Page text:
Wednesday, November 2, 2016

Orange County Could Go Democrat in 2016

The leftist hordes have stormed the barricades and breached the Orange Curtain.

At LAT "Orange County has voted for the GOP in every presidential election since 1936. This year, it could go blue":
It was the home of Richard Nixon, the cradle of Ronald Reagan’s career and, for decades, a virtual synonym for the Republican Party of California.

Now, for the first time since the Depression, Orange County stands on the verge of choosing a Democrat for president, potentially ending the longest streak of Republican presidential victories of any county in the state.

That possibility symbolizes how the American political map has been upended by Donald Trump’s campaign: He has sped up a decade-long shift in which the GOP has gathered strength in white, blue-collar regions that once routinely elected Democrats, but traditional Republican suburbs increasingly have turned blue.

From Chester County outside Philadelphia to Gwinnett County east of Atlanta and on to Fort Bend County near Houston and Tarrant County west of Dallas, big, affluent suburban regions seem likely to shift significantly toward Hillary Clinton this year, according to analysts who track county-level voting trends.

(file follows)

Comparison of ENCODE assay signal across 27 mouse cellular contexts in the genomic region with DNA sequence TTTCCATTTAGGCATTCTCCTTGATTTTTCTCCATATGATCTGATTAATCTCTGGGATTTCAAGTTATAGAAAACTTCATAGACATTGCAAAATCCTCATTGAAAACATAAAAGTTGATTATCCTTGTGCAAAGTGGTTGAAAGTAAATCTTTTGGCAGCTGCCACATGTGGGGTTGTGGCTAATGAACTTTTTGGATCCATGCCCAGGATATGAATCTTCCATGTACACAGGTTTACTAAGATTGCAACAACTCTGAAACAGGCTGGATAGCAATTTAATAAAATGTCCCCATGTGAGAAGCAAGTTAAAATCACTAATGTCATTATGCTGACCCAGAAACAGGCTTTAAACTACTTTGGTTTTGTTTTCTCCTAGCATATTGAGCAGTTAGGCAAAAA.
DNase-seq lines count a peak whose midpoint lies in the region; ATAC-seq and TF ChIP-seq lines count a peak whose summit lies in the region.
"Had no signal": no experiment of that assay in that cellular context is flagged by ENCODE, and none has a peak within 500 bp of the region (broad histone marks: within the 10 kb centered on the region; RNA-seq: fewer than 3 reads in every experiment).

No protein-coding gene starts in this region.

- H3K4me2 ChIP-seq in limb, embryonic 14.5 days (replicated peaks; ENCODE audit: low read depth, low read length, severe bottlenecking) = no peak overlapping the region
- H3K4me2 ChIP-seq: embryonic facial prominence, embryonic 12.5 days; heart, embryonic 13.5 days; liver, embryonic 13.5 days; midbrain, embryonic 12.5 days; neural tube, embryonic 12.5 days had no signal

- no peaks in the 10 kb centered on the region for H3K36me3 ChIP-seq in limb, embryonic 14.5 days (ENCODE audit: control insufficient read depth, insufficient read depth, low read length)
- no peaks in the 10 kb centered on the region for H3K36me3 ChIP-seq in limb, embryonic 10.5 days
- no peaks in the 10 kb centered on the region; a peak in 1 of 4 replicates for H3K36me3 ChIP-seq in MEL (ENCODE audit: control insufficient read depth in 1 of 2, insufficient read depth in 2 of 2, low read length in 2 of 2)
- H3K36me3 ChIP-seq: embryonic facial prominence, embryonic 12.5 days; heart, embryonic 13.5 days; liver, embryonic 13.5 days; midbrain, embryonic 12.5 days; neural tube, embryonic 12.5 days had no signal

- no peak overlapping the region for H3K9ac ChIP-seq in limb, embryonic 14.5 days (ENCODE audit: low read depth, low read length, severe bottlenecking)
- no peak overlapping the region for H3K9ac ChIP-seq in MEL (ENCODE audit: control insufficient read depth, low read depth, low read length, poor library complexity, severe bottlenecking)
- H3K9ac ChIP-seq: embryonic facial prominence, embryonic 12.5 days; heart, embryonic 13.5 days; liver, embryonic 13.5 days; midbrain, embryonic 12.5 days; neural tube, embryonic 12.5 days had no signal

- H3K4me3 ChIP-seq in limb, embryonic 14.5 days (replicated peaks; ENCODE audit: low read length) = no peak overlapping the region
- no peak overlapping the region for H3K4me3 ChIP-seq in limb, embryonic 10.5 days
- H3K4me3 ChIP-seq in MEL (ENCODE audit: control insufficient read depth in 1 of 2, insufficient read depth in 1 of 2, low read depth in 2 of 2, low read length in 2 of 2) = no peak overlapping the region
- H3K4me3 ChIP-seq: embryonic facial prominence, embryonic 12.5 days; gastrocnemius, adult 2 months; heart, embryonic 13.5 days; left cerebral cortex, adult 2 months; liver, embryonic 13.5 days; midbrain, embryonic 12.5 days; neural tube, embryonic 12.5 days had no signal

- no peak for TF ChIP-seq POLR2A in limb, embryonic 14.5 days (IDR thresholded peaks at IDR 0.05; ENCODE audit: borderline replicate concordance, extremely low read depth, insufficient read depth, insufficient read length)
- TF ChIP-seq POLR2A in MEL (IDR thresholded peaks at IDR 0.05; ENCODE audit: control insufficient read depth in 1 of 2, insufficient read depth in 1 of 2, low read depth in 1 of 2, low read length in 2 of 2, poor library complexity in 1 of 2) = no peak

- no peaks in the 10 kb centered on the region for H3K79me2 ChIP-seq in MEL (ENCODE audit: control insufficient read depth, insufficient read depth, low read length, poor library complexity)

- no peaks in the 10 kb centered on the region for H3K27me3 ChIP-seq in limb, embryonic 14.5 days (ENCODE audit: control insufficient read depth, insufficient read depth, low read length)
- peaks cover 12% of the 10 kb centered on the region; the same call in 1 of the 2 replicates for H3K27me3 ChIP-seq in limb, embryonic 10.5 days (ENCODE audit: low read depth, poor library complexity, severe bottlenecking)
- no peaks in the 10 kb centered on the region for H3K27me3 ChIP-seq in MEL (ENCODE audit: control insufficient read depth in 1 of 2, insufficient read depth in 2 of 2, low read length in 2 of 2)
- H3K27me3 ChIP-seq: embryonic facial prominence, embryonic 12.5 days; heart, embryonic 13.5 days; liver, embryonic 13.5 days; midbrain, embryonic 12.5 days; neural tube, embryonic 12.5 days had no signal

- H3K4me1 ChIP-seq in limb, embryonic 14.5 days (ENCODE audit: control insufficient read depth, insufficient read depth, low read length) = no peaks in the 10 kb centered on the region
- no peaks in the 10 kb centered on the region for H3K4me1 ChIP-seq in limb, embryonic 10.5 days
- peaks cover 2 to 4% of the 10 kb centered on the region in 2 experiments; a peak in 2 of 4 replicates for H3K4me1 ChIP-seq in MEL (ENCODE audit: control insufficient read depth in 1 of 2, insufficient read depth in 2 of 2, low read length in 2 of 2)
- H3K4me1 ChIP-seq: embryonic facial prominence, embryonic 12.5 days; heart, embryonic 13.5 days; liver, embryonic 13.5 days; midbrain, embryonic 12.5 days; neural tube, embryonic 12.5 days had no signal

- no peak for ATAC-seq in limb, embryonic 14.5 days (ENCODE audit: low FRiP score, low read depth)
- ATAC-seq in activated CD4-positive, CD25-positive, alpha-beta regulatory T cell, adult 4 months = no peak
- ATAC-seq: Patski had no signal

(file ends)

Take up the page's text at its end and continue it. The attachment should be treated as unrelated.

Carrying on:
That’s an immediate hurdle for the GOP, which has long counted on suburban strength to offset Democratic votes in the cities. It could be an even bigger problem in the longer term because those suburbs are among the nation’s most economically dynamic, growing regions.

The shift reflects changing demographics: As with Orange County, many of the nation’s suburbs have become racially and ethnically diverse, shedding their status as all-white enclaves.

It has been accelerated by Trump’s weakness among college-educated, white voters. That group has sided with the Republican in every presidential election since reliable polling began in the U.S. in the 1940s, but this year it has consistently shown a Democratic majority in polls...
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